Keys to positive parenting

There are five key aspects of positive parenting:

1. Providing a physically and emotionally safe home environment.

How safe is your home for your children? Are there any accidents waiting to happen? More than half of accidents to children happen in the home (

Dr Eva Cox in the 1995 Boyer Lecture, titled A Truly Civil, said that our homes can be the most physically and emotionally toxic environments for our children. Is your home a “be kind zone”? Family should not be putting each other down, calling each other names, swearing or screaming at each other. You are what you teach your children (Magda Gerber).

2.  Providing a positive environment in which children can grow and learn.

Children need to be kept busy. They need to physically move their bodies every day. They need to play and interact with other children. And they learn the most in interaction with more knowledgable people in a social environment (Lev Vygotsky).

A parent I worked with a while ago was getting frustrated with her children’s behaviour. I suggested that she take them to the park when they are getting a bit crazy. She said that she didn’t want to reward them for their “bad” behaviour. I replied that it wasn’t rewarding them, it was acknowledging their biological needs. She tried it, and it worked.


Kids don’t need lots of toys though. A cardboard box can occupy them for weeks. There is a video on Vimeo titled “The adventures of a cardboard box”

Time and time again, research has shown that children learn the most in social interaction. Children who grow up in families where there is lots of talking and interaction have been found to be do better academically than children who do not have such a richness of language (Hart & Risley, 1995). If you put a child in front of a children’s television show for one hour, or alternatively spent that hour having a good old chat, the child will be better off for having spent the time with you. Don’t worry about the chores, the washing-up police are not going to knock on your door any time soon.

3.  Providing education and guidance.

Kids need boundaries and limits to be physically and emotionally safe. There are times when you need to take charge, and at the other times you can be kind.

Sometimes I think that when parents hear the word “discipline”, they automatically think they have to be mean in order to “teach the child a lesson”.

You don’t have to be mean. How do you feel when someone is mean to you?

When you think of “discipline”, do you think – payback? revenge? anger? drawing a line? hurting your child to make a point?

Now, change the word “discipline” to “education” or “guidance”.

Does that change how you might approach you child’s mis(taken)behaviour next time?

Of course, if your child is about to step in front of a car, you don’t say “Sweetie, I don’t think that’s a good idea”. No, you quickly pick him up and bring him to safety. But most issues of mis(taken)behaviour are not life and death.

You can actually take a moment to breathe and think “what is the best way to handle this so my child will actually learn something here?”.  Stop, Breathe, Think, then Do. If you react immediately to your child’s behaviour, you are likely to do what your parents did to you. How did you feel when you were a kid, and your parents hit, screamed at, called you names, rejected you?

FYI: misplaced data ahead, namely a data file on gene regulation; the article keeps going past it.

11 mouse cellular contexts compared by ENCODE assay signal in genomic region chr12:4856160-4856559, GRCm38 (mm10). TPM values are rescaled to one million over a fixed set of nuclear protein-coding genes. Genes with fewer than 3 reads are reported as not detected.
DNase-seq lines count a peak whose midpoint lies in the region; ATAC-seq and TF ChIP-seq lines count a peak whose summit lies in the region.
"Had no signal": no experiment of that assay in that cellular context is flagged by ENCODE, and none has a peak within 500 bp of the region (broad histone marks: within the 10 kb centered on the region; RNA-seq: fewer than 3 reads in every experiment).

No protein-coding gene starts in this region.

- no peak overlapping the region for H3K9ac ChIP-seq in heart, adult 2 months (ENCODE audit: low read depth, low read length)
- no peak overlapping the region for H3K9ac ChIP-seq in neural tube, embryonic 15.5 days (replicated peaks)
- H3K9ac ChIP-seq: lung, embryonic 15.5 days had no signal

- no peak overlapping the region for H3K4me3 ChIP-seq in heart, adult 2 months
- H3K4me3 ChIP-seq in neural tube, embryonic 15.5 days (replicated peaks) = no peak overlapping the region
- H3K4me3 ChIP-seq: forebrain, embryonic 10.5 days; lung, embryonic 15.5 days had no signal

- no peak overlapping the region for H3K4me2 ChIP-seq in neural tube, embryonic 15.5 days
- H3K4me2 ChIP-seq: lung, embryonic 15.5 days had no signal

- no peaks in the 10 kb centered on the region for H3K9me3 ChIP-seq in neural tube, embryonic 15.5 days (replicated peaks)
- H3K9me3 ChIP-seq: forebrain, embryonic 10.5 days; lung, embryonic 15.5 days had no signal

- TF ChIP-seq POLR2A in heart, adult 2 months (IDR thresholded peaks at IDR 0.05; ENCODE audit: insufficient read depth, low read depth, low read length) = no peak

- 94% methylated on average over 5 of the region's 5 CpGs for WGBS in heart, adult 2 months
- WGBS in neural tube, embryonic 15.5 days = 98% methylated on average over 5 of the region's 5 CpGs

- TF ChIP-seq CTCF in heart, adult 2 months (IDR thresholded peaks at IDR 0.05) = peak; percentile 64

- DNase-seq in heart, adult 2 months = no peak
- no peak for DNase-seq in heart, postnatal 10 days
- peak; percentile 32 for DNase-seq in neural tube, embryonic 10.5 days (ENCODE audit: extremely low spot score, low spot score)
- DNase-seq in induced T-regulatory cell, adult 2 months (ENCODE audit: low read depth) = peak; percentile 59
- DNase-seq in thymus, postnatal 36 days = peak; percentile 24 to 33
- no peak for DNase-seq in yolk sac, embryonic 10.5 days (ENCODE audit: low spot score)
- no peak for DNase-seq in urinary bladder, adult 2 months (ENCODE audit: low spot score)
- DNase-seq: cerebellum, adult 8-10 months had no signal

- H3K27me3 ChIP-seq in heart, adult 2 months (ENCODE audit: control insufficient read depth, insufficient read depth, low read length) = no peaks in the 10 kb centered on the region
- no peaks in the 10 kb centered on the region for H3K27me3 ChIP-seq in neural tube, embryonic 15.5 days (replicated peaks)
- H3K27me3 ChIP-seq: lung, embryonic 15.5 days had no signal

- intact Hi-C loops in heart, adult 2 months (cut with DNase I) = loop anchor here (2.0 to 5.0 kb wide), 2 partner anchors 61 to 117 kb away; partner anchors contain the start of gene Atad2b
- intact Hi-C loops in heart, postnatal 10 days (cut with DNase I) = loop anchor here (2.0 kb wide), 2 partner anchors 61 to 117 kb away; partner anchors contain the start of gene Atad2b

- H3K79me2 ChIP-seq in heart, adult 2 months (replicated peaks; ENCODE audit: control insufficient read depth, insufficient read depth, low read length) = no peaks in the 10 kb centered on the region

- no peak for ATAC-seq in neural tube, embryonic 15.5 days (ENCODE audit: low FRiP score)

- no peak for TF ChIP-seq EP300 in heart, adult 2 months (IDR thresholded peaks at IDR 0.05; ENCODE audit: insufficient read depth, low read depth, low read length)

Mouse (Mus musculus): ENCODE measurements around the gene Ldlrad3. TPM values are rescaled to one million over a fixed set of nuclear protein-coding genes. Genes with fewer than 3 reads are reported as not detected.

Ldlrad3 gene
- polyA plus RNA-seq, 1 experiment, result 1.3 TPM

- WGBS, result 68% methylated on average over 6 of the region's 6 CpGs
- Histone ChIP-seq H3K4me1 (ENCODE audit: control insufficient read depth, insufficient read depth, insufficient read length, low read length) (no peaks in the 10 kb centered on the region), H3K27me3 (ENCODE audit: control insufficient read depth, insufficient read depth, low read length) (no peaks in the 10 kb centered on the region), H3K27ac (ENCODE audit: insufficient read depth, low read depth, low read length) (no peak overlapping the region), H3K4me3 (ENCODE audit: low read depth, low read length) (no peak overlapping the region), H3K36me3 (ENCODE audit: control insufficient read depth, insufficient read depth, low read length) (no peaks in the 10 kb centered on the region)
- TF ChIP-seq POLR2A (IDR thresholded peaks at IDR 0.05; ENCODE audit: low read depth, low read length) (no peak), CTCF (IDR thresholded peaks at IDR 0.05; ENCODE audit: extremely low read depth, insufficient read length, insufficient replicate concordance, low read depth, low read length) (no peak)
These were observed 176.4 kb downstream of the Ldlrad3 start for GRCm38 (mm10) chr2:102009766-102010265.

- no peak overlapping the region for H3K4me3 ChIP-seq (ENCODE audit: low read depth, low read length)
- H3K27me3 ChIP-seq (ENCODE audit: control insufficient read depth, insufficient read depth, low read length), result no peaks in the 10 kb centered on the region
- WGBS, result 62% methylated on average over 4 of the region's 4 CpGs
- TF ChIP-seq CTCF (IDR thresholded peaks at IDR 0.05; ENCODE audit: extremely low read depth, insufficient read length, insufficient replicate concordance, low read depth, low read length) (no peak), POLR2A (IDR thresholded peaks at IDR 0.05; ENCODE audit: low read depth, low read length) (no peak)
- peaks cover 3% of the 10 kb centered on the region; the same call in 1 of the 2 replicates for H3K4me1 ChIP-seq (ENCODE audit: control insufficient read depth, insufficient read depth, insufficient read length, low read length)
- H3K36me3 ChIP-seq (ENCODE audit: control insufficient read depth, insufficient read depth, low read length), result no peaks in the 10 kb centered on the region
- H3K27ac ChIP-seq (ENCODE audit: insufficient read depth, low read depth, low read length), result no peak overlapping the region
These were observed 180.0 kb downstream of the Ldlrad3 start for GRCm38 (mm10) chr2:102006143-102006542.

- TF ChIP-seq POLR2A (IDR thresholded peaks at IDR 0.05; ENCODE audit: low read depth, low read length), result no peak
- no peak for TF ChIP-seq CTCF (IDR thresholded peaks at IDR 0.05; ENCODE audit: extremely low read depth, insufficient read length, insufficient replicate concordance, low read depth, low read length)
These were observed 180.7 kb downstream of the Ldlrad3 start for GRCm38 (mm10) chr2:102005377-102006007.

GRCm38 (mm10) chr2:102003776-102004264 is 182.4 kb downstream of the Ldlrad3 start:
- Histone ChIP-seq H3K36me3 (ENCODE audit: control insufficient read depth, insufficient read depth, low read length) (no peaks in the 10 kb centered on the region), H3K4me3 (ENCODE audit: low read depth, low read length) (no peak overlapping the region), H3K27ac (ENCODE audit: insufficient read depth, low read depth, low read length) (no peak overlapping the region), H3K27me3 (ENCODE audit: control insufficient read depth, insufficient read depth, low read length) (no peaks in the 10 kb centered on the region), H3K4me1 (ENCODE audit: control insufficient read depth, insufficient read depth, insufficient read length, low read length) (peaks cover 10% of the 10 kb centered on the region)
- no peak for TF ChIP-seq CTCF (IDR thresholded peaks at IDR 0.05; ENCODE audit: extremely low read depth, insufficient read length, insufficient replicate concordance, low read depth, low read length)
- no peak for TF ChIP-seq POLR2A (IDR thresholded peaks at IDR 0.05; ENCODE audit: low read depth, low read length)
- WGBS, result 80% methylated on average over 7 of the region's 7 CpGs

Realistically, is your child going to learn the lesson immediately, first go? Probably not. You are going to have to guide your child many more times in order for him or her to “get it”. That’s why we need to be as consistent and predictable as we can be. What will be most effective in the long run and maintain the relationship between you and your child so that he or she is likely to listen to you next time?

4. Having realistic expectations for our children.

Children don’t have our abilities or wisdom. They are smaller and don’t have our life experience. Do you know that the part of the brain that controls logic and reasoning doesn’t kick in until about the age of four years and doesn’t finish developing until the age of 25 years? If you ask your child “what were you thinking?” chances are he wasn’t.

What’s important to our children’s development?

Love, kindness, touch, interaction, attention, sleep, a good diet, medical care when ill, routine or rhythm, communication, positive role models,  physical activity, quality time with parents, play, and a word that starts with Y and ends in U (YOU).

5. Taking care of yourself and your adult relationships.

Hand up if you take care of yourself. You’ve got to live it to give it. What small thing can you do today to take care of yourself? Every day, do one small thing that you enjoy and that satisfies your hands, warms your heart, or feeds your mind. How we feel about ourselves affects how we parent.

Diet and exercise are important to you too. Choose the salad sandwich over the chips. If you are not that keen on gyms or jogging, incidental exercise is good too, such as walking to school to pick up the children, or doing squats and stretches whilst hanging the washing on the line.

When do you take the time to focus on your adult relationships, and to talk, love, and play? Many parents tell me they feel isolated and judged in their role as parents. Who supports you whilst you have the important job of supporting your children? Where can you get support from caring and interested people?

If you are feeling blue or depressed, or having persistent difficulties in your relationships seek professional help and counselling.

These five keys to positive parenting were inspired by the Triple P programme. Triple P is a brilliant parenting programme and is backed by over 30 years of research. More information can be obtained from


Categories: Parenting Skills


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